Thursday, January 10, 2008

Driscoll: " The Civil War on Pensacola Bay, 1861–1862"

[Civil War on Pensacola Bay, 1861-1862 by John K. Driscoll (McFarland - ph. 800-253-2187, 2007). Hardcover, 1 map, photos, illustrations, notes, bibliography. Pages total/main: 234/212. ISBN: 978-0-7864-3175-5. $55]

While the dramatic saga of Fort Sumter has been re-told many times in the Civil War literature [most recently by David Detzer's Allegiance: Fort Sumter, Charleston, and the Beginning of the Civil War (2001), and slightly earlier, but perhaps best of all, by Maury Klein's Days of Defiance: Sumter, Secession, and the Coming of the Civil War (1997)], that of Fort Pickens has received only a fraction of the public and publishing attention accorded to Sumter. At the time, both places certainly weighed heavily upon the minds of the leadership atop the U.S. and the Confederate governments. It has often been said that either fort could have provided the spark that would lead to civil war, but it is difficult to deny the greater symbolic power of Sumter. Unlike Charleston's harbor fort, Pensacola and Pickens were not nestled directly against the most fevered bosom of secession, and the Florida bay was relatively isolated. Nevertheless, saving Fort Pickens was critically important to President Lincoln's determination to uphold his stated oath to protect and maintain all federal military installations remaining in U.S. hands.

With his book The Civil War on Pensacola Bay, John K. Driscoll has penned the first complete history of Pickens' role in the secession crisis and in the early months of civil war. Centering on the alternating boldness and indecision of the 'men on the scene', Driscoll's narrative radiates an air of immediacy and contingency, yet it never fails to connect these local events with the other heated national crises that erupted between the U.S. and Confederate governments. The author does well to link the fates of Sumter and Pickens, and astutely analyzes the military opportunities gained or lost by the reluctance from both sides to instigate formal hostilities. Driscoll creates balanced portraits of the many army and navy officers involved from both sides1, and is appropriately critical of the often disjointed efforts of Lincoln and his cabinet, many of whom operated at cross purposes through improper channels.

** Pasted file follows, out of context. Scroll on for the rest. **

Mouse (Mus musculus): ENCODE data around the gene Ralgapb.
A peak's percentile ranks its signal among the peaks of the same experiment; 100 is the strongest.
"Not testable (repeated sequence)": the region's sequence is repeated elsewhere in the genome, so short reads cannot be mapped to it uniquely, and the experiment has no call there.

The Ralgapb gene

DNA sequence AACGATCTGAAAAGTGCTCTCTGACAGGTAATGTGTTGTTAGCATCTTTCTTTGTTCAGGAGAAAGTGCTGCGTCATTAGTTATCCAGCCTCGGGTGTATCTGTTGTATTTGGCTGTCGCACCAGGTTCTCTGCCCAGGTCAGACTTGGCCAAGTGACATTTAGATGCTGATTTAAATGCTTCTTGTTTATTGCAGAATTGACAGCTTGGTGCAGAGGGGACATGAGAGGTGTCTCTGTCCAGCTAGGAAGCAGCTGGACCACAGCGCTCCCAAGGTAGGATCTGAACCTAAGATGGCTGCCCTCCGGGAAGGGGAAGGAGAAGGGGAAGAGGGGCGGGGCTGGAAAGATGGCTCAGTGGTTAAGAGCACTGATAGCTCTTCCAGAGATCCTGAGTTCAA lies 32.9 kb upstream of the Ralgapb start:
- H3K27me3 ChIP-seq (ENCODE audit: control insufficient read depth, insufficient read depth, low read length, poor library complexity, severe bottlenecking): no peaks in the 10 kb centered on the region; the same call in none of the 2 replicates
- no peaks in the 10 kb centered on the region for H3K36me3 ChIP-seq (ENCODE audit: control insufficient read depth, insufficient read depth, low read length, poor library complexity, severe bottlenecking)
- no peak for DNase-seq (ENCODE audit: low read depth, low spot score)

Driscoll's manuscript makes good use of archival and other primary source materials; and the author's fine narrative and analytical skills are augmented by detailed notes. The book's relatively short page length masks its true size, as the text's small print is packed densely on the pages. That's not to say The Civil War on Pensacola Bay lacks illustrations. Dozens of well chosen photographs, both period and modern, are included. On the other hand, I would like to have seen more maps beyond a single archival reproduction of opposing battery locations and ranges. A tactical map of the October 9, 1861 Battle of Santa Rosa Island2 was especially needed. However, the most significant lament is with the copy editing. The number of typos is surprising, given the usual fine work by the publisher in this regard.

However, in the final estimation, this book's abundant positives far outweigh its weaknesses. John K. Driscoll has provided us with an excellent scholarly work that is easily the best history of the military and political crisis over Fort Pickens to date. This well written, fully documented, and richly informative account is highly recommended3.

1 - Men like US army officers Adam Slemmer, Jeremiah Gilman, Israel Vogdes, Montgomery Meigs, and Harvey Brown; the USN's Henry Adams and David Porter; and the CSA's William Chase, Braxton Bragg, and Richard Anderson.
2 - This battle, an unsuccessful Confederate attempt to capture Fort Pickens from the east, is well documented in Chapter 10. Interestingly, the officers (James Chalmers, John K. Jackson, and J. Patton Anderson) leading the three small battalions, headed overall by Richard Anderson, were all prominent brigade commanders during the Battle of Shiloh six months later.
3 - My year in review post lists
The Civil War in Pensacola Bay as the best naval history of 2007.

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